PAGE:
Sunday, August 02, 2015

Series Continuation Titles

© by Gerald So | | 7:00 A.M.

As I wrote last week, I'm open-minded about series continued after their original authors die. One thing about continuation novels that did bug me, though, was how some were titled. The examples that hit closest to home were the continuations of Robert B. Parker's series, such as Robert B. Parker's Lullaby: A Spenser Novel by Ace Atkins.

This bugged me because, while the major characters are Parker's, the plots of the continuation novels come entirely from their authors, not Parker. The one unfinished novel Parker left was the Spenser holiday novel, Silent Night, finished by his agent and literary executor Helen Brann, and credited as Silent Night: A Spenser Novel by Robert B. Parker with Helen Brann.

Then, yesterday, I was cataloging the latest continuation titles for my Parker discussion group, Spenser's Sneakers, and ironically found the "Robert B. Parker's" in the continuation titles a quick way to distinguish them from those Parker himself wrote. No other parse of the title information is as simply cataloged as the original author's name being in the main title (not the subtitle): Kickback: A Spenser Novel by Ace Atkins, Kickback: A Novel of Robert B. Parker's Spenser by Ace Atkins...The most acceptable runner-up, still a mouthful, is Robert B. Parker's Spenser in Kickback by Ace Atkins.

Another interesting case are the Tom Clancy continuation novels. Some years before his death, he was already employing co-writers or ghostwriters, but the titles released since his death in 2013 are listed on his website as "Tom Clancy [Title]: A [Character] Novel by [Continuation Author]. Unlike the Parker spinoffs, the Clancy continuation novels don't use the phrase "Tom Clancy's" so as not to be confused with series he co-created and the fact he sold his name to Ubisoft for video game marketing purposes.


Max Allan Collins said...

You may find my continuation of Mickey Spillane's Mike Hammer (and other) novels of his of interest in light of your essay. Mickey, for various reasons, began and set aside numerous novels during his long career. Shortly before his death, he asked me to complete the Hammer novel he was working on, THE GOLITAH BONE, should he not be able to (I wound up doing that). A while later, he told his wife Jane to gather all his unfinished material and give it to me ("Max will know what to do").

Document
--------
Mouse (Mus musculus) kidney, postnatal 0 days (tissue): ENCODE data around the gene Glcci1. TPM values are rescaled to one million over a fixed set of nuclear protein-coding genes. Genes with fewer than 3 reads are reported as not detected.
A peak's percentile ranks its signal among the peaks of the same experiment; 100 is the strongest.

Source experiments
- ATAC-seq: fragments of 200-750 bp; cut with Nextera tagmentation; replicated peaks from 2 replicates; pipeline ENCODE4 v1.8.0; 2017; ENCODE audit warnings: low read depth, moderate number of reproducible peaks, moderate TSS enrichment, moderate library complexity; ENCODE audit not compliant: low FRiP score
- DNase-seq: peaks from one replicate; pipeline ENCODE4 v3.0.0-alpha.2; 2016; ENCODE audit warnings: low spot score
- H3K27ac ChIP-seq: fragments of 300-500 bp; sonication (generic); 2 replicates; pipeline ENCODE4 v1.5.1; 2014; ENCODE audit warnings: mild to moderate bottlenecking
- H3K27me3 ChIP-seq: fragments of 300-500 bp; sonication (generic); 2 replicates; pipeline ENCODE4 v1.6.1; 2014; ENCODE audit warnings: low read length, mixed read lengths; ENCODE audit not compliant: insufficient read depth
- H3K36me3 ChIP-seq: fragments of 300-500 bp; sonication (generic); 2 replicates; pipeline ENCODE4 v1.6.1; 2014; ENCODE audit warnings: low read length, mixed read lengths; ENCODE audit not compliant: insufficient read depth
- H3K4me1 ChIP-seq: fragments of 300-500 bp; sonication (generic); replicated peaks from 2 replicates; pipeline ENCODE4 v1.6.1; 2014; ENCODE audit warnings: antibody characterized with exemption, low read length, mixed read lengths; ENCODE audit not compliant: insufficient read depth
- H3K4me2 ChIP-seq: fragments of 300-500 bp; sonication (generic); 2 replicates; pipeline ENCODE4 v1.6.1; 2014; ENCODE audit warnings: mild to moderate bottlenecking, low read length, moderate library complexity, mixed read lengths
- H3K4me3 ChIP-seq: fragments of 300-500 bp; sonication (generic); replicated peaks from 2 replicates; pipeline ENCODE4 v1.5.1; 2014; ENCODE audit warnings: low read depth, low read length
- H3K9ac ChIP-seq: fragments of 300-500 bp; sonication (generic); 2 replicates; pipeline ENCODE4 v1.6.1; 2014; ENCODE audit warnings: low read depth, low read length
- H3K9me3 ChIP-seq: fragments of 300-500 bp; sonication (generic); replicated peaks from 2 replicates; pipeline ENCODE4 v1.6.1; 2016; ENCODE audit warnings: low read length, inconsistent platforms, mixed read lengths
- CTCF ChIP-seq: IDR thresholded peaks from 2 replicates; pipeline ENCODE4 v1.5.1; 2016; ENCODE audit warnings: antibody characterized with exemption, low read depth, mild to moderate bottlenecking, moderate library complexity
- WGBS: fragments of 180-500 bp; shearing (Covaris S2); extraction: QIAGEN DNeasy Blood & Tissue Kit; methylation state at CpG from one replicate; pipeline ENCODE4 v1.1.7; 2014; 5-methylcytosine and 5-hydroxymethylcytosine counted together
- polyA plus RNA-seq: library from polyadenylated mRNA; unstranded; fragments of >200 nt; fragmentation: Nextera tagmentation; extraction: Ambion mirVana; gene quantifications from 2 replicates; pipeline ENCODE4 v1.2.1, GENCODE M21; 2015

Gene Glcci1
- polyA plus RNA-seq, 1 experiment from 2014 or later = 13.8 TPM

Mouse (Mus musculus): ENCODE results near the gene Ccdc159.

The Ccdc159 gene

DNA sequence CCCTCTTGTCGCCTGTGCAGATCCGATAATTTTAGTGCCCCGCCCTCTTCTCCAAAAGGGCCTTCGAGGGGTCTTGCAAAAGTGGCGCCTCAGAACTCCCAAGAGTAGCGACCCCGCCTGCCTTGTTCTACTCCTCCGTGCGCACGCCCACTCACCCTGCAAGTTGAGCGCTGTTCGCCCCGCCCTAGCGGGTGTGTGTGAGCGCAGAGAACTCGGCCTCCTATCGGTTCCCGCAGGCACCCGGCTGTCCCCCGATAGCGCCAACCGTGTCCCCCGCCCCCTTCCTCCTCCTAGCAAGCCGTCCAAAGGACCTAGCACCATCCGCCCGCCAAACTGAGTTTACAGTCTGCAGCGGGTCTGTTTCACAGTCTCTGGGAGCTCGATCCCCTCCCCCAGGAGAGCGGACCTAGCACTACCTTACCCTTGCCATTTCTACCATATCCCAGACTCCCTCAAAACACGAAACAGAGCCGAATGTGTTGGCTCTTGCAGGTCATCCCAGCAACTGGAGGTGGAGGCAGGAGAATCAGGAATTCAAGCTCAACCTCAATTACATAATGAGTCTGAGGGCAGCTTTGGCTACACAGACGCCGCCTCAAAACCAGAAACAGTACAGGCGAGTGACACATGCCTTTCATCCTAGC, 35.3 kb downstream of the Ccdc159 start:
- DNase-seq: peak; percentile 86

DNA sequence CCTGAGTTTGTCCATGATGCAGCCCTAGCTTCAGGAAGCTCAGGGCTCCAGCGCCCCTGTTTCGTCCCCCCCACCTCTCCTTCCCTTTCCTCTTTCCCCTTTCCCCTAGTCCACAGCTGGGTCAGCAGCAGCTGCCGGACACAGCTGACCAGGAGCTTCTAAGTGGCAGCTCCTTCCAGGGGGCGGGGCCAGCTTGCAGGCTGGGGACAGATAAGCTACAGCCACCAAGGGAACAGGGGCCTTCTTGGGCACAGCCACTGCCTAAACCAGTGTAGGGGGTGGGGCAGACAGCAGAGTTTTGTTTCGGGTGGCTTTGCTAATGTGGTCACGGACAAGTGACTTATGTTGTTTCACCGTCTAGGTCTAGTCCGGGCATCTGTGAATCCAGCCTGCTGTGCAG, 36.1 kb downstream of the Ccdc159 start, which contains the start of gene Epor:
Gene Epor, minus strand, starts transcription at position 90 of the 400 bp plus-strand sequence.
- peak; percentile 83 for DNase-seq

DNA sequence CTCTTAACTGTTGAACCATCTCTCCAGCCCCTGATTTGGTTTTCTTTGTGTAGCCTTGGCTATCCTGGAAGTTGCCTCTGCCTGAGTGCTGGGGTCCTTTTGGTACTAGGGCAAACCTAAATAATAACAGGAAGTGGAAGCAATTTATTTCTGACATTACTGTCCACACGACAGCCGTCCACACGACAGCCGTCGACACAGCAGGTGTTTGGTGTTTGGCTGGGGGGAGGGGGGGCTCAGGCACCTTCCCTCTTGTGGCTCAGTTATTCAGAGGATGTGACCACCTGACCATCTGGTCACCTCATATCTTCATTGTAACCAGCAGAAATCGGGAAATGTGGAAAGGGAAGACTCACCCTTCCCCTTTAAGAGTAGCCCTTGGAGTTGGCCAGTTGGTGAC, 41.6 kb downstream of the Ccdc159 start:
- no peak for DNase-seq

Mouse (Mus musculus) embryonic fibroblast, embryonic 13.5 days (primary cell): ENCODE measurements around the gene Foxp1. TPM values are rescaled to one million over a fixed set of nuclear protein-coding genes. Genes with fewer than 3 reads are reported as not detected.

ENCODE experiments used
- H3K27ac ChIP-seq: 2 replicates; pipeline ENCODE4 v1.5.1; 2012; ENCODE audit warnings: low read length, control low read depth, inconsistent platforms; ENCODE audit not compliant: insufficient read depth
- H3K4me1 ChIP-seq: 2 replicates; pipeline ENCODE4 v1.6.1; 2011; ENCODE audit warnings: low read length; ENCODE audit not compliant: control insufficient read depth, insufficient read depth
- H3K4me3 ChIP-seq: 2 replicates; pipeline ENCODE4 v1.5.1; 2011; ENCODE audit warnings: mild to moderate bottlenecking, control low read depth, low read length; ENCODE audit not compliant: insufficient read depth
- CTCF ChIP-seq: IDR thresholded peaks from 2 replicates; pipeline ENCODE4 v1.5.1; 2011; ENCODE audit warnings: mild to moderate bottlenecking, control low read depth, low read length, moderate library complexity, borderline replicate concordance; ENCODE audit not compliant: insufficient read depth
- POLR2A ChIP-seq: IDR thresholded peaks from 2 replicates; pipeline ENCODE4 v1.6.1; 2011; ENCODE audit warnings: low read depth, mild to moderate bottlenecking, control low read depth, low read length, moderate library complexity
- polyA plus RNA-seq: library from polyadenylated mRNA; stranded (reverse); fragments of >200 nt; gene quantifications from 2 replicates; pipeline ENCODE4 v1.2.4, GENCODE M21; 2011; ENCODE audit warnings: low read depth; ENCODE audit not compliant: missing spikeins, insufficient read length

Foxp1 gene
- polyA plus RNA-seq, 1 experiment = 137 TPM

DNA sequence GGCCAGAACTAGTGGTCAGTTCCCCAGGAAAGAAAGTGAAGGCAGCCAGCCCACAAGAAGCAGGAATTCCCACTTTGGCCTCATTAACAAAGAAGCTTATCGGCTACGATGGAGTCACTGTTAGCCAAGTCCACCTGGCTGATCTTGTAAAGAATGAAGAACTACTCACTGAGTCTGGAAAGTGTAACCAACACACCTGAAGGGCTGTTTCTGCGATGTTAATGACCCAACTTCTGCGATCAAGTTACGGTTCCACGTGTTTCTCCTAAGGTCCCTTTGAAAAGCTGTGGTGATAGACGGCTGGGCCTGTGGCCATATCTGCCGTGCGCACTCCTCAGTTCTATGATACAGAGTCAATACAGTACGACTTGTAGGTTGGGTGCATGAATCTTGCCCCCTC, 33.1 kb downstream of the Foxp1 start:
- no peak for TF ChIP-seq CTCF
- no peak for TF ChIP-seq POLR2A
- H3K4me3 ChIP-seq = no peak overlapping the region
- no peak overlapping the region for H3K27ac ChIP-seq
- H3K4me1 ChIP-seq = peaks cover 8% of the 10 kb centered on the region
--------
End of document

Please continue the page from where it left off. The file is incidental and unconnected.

There were six substantial Hammer novel manuscripts (usually around 100 pages, often with character/plot notes, sometimes with endings). There were another three or four shorter Hammer manuscripts in progress, in the 30 - 50 page area, sometimes with plot notes and in one case the ending. There was also a non-Hammer crime novel, DEAD STREET, and a sequel to Mickey's DELTA FACTOR, THE CONSUMMATA.

As of now I have completed the substantial manuscripts (the six Hammers, DEAD STREET and CONSUMMATA) and have embarked on the shorter ones, recently with KILL ME, DARLING. I've also done seven short stories from Hammer fragments too short to generate novels.

With the exception of DEAD STREET, we have shared byline. There is a lot of genuine Spillane content in these, and I feel this is a unique project in the genre -- no other writer of Mickey's fame and importance left behind a treasure trove like this.

I will likely never embark on a Spillane project that doesn't have considerable actual Spillane content. Several non-Hammer novels in progress may be converted to Hammer, if reader interest continues.

Whatever one thinks of Mickey -- and he remains controversial -- I feel in my biased way that my continuations are the most valid of the various ones on the market today.

Gerald So said...

Thanks for commenting, Max.

I attended a Bouchercon panel where you, Bob Randisi, and others discussed series continuation. I'm a fan of both Spillane and yours, so odds are I will enjoy your collaboration novels when I get to them.